Monday, November 02, 2009

Archaeology in Trinidad

Evidence of human habitation on Trinidad 7000 years ago

An archaeological team has found more evidence on a site at St John's
Road, South Oropouche (Trinidad), that people lived there 7,000 years
ago. The site is as old as that of the famed Banwari Man, whose
remains were found in San Francique, Penal, 40 years ago. The two
sites are about five kilometres apart.

Proof of the antiquity of the
site has come, in part, from the research done by Dr Basil Reid,
senior lecturer with the Department of History at the University of
the West Indies. Reid said radiocarbon testing done in 1994 suggested
that the South Oropouche site was dated to approximately 5,000 BCE.
Additional samples of shells collected at the site were recently sent
to Beta Analytic Inc in Miami, Florida, USA, by the history
department's Archaeology Centre. The results confirmed the finding
that the site is ancient.

The people who lived there are known as the Ortoiroids, who
likely migrated from South America and settled at St John's, which is
located near the Oropouche River, Godineau swamp and Gulf of Paria.
Reid and his students did field work at the site two weeks ago and
made new discoveries. He said a large stone pestle was found 60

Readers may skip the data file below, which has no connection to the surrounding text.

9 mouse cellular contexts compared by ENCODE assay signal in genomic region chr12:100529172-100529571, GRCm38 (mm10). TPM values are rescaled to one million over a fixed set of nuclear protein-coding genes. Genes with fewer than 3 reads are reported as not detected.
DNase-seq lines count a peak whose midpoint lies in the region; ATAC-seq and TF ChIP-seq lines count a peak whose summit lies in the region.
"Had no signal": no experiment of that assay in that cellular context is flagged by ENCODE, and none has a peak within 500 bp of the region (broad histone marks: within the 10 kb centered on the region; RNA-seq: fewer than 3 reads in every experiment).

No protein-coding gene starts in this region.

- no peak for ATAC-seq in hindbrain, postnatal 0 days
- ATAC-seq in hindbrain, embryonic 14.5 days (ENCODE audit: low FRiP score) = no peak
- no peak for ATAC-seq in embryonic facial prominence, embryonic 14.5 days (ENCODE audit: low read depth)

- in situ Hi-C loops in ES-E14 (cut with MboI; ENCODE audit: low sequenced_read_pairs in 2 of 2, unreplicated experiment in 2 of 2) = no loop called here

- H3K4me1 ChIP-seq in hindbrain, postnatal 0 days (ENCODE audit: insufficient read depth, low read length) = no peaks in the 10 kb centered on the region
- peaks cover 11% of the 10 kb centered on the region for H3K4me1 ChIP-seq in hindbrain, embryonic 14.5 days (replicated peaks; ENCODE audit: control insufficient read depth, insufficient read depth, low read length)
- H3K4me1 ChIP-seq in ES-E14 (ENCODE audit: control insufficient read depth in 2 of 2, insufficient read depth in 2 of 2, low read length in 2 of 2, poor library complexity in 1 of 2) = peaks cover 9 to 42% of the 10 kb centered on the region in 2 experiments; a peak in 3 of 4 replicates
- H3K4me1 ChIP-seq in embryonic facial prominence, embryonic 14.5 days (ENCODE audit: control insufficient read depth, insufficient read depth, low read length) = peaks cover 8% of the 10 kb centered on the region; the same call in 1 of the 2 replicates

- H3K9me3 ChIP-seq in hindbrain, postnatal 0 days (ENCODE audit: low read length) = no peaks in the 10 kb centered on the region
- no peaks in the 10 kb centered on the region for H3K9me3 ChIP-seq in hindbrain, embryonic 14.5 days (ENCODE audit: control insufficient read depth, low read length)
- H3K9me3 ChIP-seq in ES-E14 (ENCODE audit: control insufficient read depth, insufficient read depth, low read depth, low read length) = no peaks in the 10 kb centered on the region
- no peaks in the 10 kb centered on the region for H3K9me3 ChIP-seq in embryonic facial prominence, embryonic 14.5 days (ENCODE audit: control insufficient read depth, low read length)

centimetres inside one of the pits on a hilltop location. The pestle,
he said, was probably used to pulverise edible roots, palm starch and
seeds and may also have been used to pulverise red ochre, a mineral
oxide which is naturally occurring at St John's, to be used as body
paint during rituals. Also found were crab claws, oysters, nerite
shells and bird and mammal bones which give insight into the diet of
the people.

The team of students also unearthed a sandstone adze (a tool used for smoothing rough wood), quartz and flint stone flakes and red ochre. Some of the stone flakes may have been used by the Ortoiroid natives as scrapers for food preparation, such as scaling fish, prying
meat from shells and removing the hides of animals they ate-tree rats,
red howler monkeys, pacas (large rodent), agoutis, red brockets (deer)
and collared peccaries (pig-like animal).

Reid said the first two groups of migrants to the Caribbean were
the Ortoiroids and Casimiroids. The Ortoiroids probably migrated from
the Guianas in South America while the Casimiroids may have come from
Belize in Central America. Named after the Ortoire river in eastern
Trinidad, the Ortoiroids came to the Caribbean around 5,000 BCE and
settled in the Lesser Antilles as far north as Puerto Rico until 200
BCE. The St John's site was discovered in 1924 and excavated in 1953.

Reid came to national attention back in 2003 when he and history
department students excavated a hilltop site at Ghandi Village, Debe,
and found evidence of a settlement dating back to 500-600 BCE. He
returned three years later with more sophisticated equipment and
caused a stir again, this time unearthing pottery, shells and stone

Source: Trinidad & Tobago Express (25 October 2009)